COLUMBUS, Ohio — On Thursday, the Ohio Supreme Court shot down a bid from the group Ohio Stands Up! that sought to block the state's "Vax-a-Million" lottery.
According to Court News Ohio, the court said the group "failed to meet the requirements to sue in the Supreme Court." Additionally, "the organization failed to prove how it or any of its unidentified members were personally harmed by the state’s actions" regarding the vaccine lottery introduced earlier this year by Gov. Mike DeWine, several judges wrote in the opinion. Those judges include Chief Justice Maureen O'Conner, and justices Michael P. Donnely, Patrick F. Fischer, Jennifer Brunner and Melody J. Stewart.
However, Justice Sharon L. Kennedy stated in a concurring opinion that the case "raises weighty constitutional issues that demand resolutions," Court News Ohio reported. That judge wrote that because the case sought a declaratory judgment for violating a constitutional right, it could be handled in the lower common pleas court.
According to Court News Ohio, the group Ohio Stands Up! challenged DeWine's lottery program that offered school scholarships for children and money for adults. The group filed a writ of prohibition in order to shut down the lottery, asking the state not to fund the program.
The group challenged the lottery for two main reasons, according to Court News Ohio. The first was that the money for the program came out of the state's treasury funds without authorization from the General Assembly. The second was that the program itself was "discriminatory because only those who were willing to 'assume the risk' of the vaccine were eligible to win, and the governor violated several laws, including 'the Nuremburg Code' by encouraging Ohio children to undergo 'harmful genetic experimentation.'"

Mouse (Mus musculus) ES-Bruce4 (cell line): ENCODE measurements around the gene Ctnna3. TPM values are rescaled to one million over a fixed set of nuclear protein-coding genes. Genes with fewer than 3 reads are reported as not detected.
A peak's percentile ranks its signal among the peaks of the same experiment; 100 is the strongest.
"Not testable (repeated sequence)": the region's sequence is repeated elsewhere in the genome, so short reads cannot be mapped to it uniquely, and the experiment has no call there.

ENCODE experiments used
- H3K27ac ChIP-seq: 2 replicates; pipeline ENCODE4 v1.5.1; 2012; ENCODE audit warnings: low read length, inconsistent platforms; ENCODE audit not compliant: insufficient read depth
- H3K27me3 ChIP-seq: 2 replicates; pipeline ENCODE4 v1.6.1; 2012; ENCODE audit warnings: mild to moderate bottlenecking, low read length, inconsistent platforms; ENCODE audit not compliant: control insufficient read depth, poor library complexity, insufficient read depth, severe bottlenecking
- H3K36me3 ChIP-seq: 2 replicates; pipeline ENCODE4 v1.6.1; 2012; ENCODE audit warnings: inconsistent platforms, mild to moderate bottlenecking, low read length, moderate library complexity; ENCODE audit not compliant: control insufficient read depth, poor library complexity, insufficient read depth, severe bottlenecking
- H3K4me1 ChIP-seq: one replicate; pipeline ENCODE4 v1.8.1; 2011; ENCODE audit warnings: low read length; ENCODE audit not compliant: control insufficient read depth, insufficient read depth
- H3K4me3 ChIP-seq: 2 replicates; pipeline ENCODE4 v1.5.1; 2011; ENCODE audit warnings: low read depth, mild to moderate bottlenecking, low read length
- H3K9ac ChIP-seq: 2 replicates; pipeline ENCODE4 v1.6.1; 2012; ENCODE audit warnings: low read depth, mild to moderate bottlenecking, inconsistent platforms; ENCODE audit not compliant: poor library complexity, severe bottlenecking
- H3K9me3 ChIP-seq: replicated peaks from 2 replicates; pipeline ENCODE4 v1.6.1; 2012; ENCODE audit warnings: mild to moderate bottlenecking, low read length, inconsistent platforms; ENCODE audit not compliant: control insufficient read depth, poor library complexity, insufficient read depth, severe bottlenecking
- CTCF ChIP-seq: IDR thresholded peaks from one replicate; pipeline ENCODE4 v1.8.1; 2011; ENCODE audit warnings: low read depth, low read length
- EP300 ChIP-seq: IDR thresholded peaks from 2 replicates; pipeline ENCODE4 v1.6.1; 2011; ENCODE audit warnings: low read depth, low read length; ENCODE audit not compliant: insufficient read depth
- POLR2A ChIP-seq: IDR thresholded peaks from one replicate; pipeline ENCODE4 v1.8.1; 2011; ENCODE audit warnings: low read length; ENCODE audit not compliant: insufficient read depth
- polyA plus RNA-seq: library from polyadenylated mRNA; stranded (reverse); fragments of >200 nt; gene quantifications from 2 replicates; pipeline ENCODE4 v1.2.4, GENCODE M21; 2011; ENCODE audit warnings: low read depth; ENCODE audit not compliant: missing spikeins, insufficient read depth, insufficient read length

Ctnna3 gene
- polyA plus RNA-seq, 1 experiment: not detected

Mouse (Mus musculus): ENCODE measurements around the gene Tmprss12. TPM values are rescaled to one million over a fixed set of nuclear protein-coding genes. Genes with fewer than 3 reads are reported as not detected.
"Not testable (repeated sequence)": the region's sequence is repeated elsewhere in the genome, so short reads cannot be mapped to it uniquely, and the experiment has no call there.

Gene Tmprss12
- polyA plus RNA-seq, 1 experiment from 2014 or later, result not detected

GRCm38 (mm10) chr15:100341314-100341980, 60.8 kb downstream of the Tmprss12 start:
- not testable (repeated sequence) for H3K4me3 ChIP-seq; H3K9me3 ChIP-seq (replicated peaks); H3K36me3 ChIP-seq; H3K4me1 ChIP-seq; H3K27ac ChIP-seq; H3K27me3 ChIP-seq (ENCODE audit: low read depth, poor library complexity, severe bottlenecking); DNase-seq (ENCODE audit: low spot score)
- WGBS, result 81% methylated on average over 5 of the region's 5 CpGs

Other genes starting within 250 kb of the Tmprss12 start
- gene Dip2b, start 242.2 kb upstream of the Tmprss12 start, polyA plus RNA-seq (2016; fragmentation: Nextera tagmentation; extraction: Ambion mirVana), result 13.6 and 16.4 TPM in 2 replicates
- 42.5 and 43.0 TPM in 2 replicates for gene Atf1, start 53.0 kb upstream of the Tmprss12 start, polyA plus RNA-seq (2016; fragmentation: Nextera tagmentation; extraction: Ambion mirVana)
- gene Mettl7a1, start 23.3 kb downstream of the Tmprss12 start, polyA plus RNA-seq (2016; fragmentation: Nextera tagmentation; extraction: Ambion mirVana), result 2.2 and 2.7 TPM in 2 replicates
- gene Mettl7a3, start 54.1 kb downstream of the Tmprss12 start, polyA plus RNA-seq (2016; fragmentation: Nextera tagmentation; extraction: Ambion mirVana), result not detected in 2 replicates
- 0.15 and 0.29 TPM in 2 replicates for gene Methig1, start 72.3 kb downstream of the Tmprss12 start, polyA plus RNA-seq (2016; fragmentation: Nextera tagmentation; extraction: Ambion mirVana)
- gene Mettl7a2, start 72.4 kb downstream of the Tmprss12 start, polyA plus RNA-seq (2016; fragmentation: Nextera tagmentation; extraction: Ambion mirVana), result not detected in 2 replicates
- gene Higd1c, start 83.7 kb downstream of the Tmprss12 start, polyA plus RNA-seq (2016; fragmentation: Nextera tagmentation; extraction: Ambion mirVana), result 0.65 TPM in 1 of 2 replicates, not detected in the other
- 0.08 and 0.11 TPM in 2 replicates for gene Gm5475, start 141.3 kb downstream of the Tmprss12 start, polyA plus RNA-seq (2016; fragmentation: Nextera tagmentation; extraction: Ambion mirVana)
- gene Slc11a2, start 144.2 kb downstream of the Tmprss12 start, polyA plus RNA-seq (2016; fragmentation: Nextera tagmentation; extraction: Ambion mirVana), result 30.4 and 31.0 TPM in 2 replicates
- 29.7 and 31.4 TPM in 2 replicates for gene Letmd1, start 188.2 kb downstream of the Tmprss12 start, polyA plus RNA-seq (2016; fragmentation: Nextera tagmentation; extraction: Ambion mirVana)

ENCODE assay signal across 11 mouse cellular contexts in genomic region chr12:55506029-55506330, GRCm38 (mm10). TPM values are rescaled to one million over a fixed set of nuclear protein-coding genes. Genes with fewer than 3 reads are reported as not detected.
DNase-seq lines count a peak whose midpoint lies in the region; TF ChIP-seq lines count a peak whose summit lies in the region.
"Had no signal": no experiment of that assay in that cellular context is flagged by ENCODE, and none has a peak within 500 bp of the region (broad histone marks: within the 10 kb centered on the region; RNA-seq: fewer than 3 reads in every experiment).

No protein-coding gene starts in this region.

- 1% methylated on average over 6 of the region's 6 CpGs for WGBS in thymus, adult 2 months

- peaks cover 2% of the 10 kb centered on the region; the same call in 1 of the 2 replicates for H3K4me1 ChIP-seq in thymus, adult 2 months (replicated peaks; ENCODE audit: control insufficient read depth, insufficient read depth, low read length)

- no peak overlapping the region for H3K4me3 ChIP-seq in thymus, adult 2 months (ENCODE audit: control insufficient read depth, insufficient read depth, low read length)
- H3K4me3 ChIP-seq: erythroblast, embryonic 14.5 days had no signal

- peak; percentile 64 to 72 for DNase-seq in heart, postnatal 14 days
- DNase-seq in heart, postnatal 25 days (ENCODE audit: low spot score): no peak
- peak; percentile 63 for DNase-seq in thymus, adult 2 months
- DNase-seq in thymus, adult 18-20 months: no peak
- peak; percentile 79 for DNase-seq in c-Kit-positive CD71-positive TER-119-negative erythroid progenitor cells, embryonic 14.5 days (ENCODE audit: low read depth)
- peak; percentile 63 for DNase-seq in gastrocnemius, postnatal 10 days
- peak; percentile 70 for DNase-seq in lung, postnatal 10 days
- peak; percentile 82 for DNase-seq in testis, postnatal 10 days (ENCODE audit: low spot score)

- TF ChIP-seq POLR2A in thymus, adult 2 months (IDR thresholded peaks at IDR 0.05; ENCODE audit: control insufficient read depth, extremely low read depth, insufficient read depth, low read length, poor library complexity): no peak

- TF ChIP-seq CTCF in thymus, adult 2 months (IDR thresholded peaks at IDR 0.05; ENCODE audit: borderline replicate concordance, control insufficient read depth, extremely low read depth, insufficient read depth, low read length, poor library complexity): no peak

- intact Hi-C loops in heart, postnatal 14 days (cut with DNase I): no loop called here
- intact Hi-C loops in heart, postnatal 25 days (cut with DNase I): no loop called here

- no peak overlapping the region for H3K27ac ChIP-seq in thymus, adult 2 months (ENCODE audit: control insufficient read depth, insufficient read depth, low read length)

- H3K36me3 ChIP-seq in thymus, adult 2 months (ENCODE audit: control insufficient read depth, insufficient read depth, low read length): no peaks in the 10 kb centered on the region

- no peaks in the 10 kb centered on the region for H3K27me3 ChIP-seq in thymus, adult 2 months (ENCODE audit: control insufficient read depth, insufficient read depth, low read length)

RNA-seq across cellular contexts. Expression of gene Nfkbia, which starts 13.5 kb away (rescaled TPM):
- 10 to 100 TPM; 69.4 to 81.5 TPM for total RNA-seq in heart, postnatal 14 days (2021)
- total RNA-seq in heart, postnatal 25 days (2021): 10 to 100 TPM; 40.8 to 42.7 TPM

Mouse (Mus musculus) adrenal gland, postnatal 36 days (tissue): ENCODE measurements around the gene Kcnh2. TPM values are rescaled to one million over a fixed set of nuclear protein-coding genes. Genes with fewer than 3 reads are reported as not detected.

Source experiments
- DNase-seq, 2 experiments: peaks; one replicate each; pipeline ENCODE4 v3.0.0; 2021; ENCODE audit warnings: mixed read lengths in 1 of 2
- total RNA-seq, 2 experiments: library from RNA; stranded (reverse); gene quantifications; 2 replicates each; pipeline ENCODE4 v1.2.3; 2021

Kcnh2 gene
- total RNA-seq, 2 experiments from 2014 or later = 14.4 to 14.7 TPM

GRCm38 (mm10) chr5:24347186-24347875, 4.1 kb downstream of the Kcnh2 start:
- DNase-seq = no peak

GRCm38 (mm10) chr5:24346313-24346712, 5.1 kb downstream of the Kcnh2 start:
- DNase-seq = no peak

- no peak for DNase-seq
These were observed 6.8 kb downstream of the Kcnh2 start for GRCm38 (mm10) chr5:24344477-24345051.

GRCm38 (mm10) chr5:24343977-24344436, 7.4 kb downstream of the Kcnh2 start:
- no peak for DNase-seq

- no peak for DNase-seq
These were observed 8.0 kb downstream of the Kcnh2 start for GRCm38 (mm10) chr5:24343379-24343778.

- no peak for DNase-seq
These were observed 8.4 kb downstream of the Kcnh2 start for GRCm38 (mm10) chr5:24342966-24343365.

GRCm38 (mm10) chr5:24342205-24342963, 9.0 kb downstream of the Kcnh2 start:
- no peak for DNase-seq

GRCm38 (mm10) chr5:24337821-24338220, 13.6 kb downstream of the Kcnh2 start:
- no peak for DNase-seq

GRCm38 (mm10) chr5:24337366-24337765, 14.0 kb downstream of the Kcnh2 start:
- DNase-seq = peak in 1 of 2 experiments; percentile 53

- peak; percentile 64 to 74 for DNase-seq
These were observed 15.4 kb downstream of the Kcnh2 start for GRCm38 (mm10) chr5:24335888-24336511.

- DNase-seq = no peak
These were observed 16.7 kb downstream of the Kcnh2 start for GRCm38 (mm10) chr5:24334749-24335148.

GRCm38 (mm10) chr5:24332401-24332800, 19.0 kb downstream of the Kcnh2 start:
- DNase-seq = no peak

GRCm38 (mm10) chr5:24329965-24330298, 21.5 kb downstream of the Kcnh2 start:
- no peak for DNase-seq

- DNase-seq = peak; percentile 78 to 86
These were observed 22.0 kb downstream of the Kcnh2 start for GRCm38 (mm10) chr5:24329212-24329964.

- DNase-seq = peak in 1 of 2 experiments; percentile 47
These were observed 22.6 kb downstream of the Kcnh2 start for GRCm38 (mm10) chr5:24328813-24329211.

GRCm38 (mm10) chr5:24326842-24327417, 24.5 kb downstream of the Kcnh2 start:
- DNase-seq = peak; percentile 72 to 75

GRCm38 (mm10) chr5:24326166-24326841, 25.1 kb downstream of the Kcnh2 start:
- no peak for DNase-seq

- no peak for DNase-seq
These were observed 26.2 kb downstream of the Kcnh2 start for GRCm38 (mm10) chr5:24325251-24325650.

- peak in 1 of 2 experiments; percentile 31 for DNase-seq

Who are Ohio Stands Up!
According to the Ohio Stands Up! website, the group is an "advocacy organization comprised of God-fearing, patriotic volunteers from Ohio. Founded in April of 2020, Ohio Stands Up! was the first 'stands up' organization of its kind" with a mission to "reclaim and defend Ohioans’ civil liberties through legal, educational, and political action."
Other challenges to Ohio's vaccine rollout
Earlier this year, Dr. Sherri Tenpenny, a prominent anti-vaccination advocate who was deemed “unreliable” by a special master in federal court and forbidden from acting as an expert witness in another vaccine case, spoke in front of the Ohio House of Representatives and "unleashed a torrent of inaccurate and bizarre claims about purported dangers of the vaccine," the Ohio Capital Journal reports. She spoke about how the COVID-19 magnetized people, referencing "evidence" of photos shown online of people having silverware stick to their skin.
Tenpenny's actions and testimony put the Ohio House under the national media spotlight and was the subject of ridicule by late-night talk show comedians like Stephen Colbert and John Oliver.
RELATED: Vax-A-Million seen as unorthodox, but legal way to promote vaccines in Ohio
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